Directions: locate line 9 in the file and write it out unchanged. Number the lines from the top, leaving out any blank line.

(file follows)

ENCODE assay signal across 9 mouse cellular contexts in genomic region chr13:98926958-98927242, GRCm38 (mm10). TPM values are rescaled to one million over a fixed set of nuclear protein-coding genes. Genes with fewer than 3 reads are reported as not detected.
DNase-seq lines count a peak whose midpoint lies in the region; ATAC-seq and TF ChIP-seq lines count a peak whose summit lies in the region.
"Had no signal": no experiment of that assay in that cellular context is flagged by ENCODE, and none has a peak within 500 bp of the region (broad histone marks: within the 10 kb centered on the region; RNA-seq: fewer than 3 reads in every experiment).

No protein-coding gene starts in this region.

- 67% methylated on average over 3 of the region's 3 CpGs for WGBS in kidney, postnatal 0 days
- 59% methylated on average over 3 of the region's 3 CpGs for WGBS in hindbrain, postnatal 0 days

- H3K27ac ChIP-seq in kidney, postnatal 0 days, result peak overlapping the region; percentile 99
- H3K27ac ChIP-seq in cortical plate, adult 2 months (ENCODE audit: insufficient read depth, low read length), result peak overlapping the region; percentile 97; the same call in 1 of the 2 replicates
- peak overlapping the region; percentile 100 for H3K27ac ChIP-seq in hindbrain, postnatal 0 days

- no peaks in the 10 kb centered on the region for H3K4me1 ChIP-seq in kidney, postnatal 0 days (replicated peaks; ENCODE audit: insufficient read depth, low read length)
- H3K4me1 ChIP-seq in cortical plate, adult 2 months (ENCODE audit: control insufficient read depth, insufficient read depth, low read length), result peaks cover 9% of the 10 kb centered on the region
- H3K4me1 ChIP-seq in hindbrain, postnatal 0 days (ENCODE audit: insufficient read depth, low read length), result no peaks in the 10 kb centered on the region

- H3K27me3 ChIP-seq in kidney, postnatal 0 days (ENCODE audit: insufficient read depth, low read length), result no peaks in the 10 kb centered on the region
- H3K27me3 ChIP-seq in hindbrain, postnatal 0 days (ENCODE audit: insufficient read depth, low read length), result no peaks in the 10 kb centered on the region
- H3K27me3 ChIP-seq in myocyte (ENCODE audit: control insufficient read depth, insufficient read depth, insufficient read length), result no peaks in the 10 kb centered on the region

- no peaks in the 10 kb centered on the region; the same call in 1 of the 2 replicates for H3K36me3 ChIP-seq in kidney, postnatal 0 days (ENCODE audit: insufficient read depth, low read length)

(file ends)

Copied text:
- peak overlapping the region; percentile 100 for H3K27ac ChIP-seq in hindbrain, postnatal 0 days